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Old 09-17-2009, 07:20 PM   #52
Michael Hackett
Dojo: Kenshinkan Dojo (Aikido of North County) Vista, CA
Location: Oceanside, California
Join Date: Oct 2000
Posts: 1,237
Re: Aikido - Martial Arts - Fighting


As you mentioned, it is always preferred to have sufficient help on scene in police activities. To do otherwise is called "Tombstone Courage", one of our deadly sins. Sometimes we simply don't have the luxury of waiting for back-up and have to act immediately, but those times are fairly rare, thankfully.

After re-reading all the posts here, I was reminded that there are fights, and then there are fights. Competition fighters fight vigorously to defeat their opponent within certain rules and to earn money and prestige. Our military folks fight to destroy the enemy and his will to continue fighting. Street fights are usually a matter of ego and the goal is to establish pecking order, discounting specific criminal assaults such as robbery or rape. Police fights have a goal of preserving the peace and taking the offender into custody within some very narrow rules, what you military guys call the Rules of Engagement.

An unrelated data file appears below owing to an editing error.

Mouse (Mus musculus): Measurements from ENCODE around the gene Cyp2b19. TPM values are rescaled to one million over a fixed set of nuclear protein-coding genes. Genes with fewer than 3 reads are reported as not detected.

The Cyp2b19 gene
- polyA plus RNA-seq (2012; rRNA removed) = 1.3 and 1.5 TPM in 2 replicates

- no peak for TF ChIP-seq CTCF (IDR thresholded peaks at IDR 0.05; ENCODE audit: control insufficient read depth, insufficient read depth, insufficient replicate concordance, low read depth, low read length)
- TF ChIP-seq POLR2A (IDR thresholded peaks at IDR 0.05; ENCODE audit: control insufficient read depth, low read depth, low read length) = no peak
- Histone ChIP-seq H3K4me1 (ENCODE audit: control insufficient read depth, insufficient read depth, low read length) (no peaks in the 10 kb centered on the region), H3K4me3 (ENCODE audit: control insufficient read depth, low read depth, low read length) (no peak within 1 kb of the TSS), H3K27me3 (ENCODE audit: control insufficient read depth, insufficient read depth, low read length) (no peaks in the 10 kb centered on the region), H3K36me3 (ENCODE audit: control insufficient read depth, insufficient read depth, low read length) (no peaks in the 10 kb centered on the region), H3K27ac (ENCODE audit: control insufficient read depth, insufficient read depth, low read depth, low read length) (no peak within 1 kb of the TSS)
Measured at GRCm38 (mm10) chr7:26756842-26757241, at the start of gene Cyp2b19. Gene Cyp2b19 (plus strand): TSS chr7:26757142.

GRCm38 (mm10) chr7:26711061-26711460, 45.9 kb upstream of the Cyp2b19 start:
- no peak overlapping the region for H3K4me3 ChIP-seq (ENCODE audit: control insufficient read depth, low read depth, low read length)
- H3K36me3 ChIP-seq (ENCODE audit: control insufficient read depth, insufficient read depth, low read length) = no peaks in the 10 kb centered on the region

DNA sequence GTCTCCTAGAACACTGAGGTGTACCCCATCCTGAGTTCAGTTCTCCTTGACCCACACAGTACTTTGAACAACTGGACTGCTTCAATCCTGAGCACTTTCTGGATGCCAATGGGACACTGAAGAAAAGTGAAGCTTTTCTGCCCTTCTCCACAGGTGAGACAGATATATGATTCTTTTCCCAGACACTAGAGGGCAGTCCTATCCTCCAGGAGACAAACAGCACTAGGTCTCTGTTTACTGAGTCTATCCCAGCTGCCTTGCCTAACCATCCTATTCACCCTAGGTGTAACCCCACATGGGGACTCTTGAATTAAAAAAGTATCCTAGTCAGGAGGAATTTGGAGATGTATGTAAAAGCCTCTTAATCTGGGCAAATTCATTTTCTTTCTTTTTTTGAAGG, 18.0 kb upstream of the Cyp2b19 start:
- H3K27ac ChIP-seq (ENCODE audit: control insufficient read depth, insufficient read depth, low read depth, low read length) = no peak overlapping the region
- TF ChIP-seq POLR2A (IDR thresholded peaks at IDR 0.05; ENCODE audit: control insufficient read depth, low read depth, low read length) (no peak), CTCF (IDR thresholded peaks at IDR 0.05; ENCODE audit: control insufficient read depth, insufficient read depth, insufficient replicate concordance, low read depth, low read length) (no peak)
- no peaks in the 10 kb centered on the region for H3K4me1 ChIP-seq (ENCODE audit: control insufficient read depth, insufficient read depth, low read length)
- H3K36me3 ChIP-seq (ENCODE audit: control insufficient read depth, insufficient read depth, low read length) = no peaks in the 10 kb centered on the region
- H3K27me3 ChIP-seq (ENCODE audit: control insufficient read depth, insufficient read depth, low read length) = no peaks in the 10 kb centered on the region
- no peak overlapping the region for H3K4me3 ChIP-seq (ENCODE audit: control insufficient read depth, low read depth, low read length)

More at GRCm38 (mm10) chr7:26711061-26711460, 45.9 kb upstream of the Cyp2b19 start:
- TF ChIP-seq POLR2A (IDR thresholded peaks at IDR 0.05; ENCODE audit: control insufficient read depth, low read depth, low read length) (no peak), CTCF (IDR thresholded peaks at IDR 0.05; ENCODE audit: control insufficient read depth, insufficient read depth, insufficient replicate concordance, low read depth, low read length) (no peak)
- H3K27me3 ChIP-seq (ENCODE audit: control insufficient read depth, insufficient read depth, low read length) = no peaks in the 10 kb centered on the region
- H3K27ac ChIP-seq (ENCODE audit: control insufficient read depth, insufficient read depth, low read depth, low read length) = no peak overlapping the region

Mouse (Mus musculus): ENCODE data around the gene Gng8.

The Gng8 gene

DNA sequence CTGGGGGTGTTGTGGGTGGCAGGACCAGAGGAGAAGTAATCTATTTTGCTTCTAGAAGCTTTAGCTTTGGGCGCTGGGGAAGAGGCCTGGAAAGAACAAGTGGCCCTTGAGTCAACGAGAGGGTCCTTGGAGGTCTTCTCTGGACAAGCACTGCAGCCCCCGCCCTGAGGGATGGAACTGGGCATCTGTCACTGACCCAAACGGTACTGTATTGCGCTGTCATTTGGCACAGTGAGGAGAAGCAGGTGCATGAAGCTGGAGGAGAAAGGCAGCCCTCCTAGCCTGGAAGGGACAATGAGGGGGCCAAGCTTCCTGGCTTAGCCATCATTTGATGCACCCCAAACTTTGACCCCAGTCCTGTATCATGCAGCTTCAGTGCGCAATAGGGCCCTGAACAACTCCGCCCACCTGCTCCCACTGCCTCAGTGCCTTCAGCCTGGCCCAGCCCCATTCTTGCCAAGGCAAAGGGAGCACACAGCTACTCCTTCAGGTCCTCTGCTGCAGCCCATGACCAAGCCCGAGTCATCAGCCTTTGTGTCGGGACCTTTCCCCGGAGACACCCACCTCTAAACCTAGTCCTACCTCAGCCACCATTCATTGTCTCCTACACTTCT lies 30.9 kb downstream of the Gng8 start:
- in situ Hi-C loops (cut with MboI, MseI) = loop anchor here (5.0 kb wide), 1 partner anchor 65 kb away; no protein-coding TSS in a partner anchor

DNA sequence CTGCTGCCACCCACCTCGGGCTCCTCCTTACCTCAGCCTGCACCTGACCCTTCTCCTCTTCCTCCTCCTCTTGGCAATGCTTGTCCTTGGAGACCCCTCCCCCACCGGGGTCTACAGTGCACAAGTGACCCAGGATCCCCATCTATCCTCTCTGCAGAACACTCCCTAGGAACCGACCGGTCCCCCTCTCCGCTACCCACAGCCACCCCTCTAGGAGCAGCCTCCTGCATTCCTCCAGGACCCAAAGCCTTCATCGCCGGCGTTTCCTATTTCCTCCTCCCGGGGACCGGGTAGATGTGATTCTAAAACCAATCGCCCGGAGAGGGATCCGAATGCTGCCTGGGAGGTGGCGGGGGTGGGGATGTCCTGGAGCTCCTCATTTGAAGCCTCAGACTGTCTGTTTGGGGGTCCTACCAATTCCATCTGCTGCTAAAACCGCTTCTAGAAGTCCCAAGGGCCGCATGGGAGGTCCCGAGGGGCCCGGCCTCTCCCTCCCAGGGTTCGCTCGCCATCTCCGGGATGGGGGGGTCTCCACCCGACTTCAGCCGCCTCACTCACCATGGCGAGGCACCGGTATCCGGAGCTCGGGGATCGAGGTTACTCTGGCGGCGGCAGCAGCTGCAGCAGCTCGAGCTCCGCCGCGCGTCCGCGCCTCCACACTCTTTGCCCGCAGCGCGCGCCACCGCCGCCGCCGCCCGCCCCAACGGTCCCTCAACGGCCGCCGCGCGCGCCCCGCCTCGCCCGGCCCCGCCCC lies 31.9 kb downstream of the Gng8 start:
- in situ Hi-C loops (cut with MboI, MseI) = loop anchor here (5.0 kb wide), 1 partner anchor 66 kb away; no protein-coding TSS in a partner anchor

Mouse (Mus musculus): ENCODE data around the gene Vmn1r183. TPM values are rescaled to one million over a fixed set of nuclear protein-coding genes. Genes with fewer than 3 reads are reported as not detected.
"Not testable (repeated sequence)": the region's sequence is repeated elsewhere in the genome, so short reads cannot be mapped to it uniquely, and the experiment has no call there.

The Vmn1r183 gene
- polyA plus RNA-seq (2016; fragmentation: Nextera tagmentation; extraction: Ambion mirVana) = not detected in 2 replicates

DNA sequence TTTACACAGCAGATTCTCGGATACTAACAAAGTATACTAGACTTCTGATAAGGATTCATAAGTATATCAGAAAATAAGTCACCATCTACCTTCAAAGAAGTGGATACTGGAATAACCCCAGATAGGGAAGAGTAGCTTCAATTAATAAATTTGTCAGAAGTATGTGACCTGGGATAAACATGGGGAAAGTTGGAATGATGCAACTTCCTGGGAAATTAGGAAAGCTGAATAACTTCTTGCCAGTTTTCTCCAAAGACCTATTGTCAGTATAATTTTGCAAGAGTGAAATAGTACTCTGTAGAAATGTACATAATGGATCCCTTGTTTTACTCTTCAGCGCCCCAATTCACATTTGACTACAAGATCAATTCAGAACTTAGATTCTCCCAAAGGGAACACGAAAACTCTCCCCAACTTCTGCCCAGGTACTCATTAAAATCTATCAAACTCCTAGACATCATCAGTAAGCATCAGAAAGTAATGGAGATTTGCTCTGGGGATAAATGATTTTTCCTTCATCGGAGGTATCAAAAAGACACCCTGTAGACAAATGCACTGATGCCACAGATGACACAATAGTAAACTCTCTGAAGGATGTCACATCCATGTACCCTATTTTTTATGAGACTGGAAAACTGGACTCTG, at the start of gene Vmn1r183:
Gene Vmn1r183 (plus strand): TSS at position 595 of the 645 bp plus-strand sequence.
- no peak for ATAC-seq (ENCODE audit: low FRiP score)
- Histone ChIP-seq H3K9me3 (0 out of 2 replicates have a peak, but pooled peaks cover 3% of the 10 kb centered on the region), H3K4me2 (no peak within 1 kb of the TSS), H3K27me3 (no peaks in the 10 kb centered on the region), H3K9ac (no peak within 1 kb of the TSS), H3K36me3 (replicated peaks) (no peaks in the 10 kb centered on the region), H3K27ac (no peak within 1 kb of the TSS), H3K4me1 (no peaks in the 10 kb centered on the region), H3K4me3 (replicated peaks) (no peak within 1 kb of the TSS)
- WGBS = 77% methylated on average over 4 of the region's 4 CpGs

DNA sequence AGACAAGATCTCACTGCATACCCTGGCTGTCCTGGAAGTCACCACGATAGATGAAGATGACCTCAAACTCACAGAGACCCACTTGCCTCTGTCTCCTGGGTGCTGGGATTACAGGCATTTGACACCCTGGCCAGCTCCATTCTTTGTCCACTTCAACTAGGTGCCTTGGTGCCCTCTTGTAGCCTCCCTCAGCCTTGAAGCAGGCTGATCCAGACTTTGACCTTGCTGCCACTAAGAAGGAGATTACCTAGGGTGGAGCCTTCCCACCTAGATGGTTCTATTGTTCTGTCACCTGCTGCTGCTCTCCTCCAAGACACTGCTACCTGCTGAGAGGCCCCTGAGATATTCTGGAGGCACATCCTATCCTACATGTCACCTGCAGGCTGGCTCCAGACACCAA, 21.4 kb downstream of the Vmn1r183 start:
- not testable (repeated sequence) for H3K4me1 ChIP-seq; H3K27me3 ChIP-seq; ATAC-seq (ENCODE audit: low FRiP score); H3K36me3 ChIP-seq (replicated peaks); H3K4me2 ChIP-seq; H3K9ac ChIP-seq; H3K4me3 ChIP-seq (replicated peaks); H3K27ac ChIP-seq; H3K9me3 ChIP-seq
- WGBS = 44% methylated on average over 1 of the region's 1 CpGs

As Don mentioned, one of the huge benefits to developing martial arts skills for police fights is the ability to use the least amount of force necessary and to avoid inflaming public sentiment. Beating on some guy, barehanded or with impact weapons just isn't acceptable most of the time.

What Ledyard Sensei provides the officers in his area is far more valuable than what they are paying him. I suspect that he is very much in favor of trying to persuade before going hands on as well. The best fight is the one that doesn't happen.

"Leave the gun. Bring the cannoli."
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